Thursday 23 November 2017

Restricting the ratings agencies is just a another case of shooting the messengers

Dan White

Dan White

THE move by rating agency Moody's to slash Portugal's credit rating by four notches to "junk" status inevitably raises the question: will Ireland be next?

With the EU and the ECB still in denial about the true nature and extent of the problem on the eurozone periphery, blaming the ratings agencies is a case of shooting the messengers.

Last week Moody's called into question the Portuguese EU/IMF bailout, which was agreed just over two months ago, when it downgraded the country's bonds. Not alone did Moody's slash Portugal's credit rating and raise the prospect that, like Greece, it too might require a second bailout, it unleashed a firestorm of criticism at the alleged irresponsibility of the ratings agencies for even daring to suggest that the Emperor might be somewhat lacking in the clothing department.

Leading the charge against the ratings agency was EU Commission president and former Maoist Jose Manuel Barroso. "Today there is a growing consensus about what can be the proper level of regulation of the ratings agencies," he said. Translated into plain English this means that if the ratings agencies don't toe the line then the EU will spancel them with regulation.

Our own Foreign Minister Eamon Gilmore, a former member of Sinn Fein the Workers Party, also got in on the act accusing the ratings agencies of expressing "straw in the wind" opinions which were based on opinion rather than fact.

Yes, the ratings agencies have a lot to answer for. These were the people who handed out Triple-A ratings to sub-prime mortgage-based bonds that subsequently lost most of their value leaving the unfortunate investors, who bought these bonds on the basis of their Triple-A ratings, nursing huge losses.

The ratings agencies were also far too late in calling the eurozone sovereign debt crisis. The fact that it has taken until now for Moody's to cut Portugal's credit rating to "junk" status, a statement of the blindingly obvious and something which it should have done long ago, merely confirms how far behind the curve the ratings agencies actually are. However, instead of congratulating the ratings agencies for finally bringing their country ratings into line with economic reality and no longer misleading investors, EU leaders are determined to subject them to regulation for having the temerity to belatedly blurt out the truth.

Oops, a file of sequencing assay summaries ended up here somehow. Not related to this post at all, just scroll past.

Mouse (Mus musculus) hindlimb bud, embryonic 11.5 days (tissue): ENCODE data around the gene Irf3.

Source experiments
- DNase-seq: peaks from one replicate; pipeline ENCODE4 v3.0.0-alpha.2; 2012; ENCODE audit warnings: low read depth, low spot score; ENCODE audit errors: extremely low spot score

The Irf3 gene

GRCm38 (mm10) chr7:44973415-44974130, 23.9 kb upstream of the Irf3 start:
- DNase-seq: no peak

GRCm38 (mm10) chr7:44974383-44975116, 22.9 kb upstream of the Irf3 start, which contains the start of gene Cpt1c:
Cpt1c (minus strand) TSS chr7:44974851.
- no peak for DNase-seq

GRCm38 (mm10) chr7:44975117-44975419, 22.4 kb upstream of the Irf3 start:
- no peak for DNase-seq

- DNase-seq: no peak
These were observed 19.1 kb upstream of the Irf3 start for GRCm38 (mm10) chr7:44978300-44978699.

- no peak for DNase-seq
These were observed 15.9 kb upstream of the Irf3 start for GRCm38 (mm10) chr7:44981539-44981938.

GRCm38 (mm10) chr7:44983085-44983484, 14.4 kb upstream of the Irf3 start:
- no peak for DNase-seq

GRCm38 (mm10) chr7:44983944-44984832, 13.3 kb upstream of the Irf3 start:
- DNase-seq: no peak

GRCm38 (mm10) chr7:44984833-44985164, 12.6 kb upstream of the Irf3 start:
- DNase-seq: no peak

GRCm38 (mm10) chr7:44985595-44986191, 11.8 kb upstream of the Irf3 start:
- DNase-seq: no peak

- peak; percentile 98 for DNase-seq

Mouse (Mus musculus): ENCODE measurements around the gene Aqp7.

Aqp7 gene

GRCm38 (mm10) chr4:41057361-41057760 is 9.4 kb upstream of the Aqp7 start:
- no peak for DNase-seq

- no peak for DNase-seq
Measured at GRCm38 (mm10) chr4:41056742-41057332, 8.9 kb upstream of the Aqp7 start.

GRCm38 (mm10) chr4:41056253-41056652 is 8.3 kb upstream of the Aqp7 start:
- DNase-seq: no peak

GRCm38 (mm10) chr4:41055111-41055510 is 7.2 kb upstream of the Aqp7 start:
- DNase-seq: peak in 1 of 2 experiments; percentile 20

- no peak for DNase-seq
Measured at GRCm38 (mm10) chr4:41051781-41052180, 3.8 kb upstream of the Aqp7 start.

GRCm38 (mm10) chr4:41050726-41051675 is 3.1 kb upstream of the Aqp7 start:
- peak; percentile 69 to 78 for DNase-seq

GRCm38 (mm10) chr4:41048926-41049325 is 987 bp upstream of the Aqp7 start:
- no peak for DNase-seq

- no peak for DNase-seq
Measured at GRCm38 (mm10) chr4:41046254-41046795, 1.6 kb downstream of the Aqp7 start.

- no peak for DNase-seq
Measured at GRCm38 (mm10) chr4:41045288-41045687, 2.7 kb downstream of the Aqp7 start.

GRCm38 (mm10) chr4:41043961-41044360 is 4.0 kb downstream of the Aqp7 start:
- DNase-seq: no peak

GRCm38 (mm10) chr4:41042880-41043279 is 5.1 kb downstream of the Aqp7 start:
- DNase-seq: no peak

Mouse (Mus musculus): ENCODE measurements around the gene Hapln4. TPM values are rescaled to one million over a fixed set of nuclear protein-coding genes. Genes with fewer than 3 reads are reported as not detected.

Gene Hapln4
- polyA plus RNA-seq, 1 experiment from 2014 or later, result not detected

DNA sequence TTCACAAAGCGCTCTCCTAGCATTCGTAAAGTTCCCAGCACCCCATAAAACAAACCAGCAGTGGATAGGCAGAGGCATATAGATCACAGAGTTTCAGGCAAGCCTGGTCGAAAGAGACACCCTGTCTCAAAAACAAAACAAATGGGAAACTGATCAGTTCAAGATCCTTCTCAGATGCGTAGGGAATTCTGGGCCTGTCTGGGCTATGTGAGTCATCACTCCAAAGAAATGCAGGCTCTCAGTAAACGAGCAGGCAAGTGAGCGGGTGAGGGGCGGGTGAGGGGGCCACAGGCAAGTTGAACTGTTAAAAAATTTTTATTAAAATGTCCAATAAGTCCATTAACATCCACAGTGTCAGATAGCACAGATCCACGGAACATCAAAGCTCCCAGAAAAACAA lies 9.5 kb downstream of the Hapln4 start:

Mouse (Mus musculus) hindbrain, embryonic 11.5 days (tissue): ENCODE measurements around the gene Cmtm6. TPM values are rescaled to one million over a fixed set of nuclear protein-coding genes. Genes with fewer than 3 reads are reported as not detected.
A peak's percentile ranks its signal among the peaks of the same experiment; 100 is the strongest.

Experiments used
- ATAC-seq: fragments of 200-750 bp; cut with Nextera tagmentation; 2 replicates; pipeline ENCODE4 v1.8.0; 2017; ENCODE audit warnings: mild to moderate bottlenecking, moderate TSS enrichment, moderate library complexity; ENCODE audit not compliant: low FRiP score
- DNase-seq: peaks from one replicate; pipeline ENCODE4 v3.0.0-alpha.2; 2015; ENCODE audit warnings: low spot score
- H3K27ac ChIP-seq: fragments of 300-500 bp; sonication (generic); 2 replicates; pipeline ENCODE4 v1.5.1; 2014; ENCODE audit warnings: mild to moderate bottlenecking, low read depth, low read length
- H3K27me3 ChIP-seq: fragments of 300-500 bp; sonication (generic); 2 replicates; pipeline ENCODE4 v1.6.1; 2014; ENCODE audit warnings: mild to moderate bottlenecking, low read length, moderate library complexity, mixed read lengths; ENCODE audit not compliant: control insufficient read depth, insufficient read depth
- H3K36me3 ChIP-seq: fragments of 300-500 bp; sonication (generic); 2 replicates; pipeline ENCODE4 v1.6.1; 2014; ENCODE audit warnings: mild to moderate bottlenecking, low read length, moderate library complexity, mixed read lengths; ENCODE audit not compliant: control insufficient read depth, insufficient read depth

If the EU gets its way not only will the ratings agencies be subjected to new pan-European regulation but they will also face competition from a new, and presumably more "responsible" European ratings agency.

This is insane. While it's not difficult to find fault with the efforts of the ratings agencies, any attempt to restrict their activities would almost certainly backfire. Instead of leading to higher-quality ratings that would find greater trust among investors, the market would almost certainly disregard such ratings entirely.

And as for plans to establish a new, European ratings agency, that's just plain daft. If investors were inclined to disregard the ratings issued by the established ratings agencies if they were subjected to restrictions dressed up as "regulation", then they would completely ignore anything coming from the new European agency. It would be seen, quite rightly, as an EU stooge from the very beginning.

Of course, bashing the ratings agencies is far easier than confronting the underlying issue, which is that Greece, Portugal, Ireland and probably Spain are hopelessly bust.

This week yields on Spanish 10-year bonds hit 5.7 per cent, not far off the level at which Irish 10-year bonds were trading before the country was expelled from international capital in the autumn of 2009.

David Marsh, author of the definitive history of the Bundesbank (and whose well-received history of the euro comes out in paperback shortly), was in Dublin last week.

While he tempered his message for his guests, the europhiles of the Institute of European Affairs, there was no disguising his contempt for the way in which the EU has responded to the eurozone crisis.

In his Dublin talk he spoke of Greece leaving the euro but mused that Ireland might choose to stay the course.

However, in an interview published the following day on the German financial website FAZ, Marsh spoke of the eurozone being reduced to a hard core of 10 or 12 countries -- which is us, the Greeks, the Portuguese, the Spanish and possibly the Italians, Maltese and Cypriots also, out.

And what is the EU doing to either prevent a possible break-up of the eurozone or, if that doesn't prove possible, come up with a credible Plan B to deal with the likely consequences? Unless we are very mistaken, sweet Fanny Adams. Far better, it would appear, to bully and threaten the ratings agencies for, very belatedly, having the guts to tell it like it is than to address the issues staring it in the face.

Sunday Indo Business

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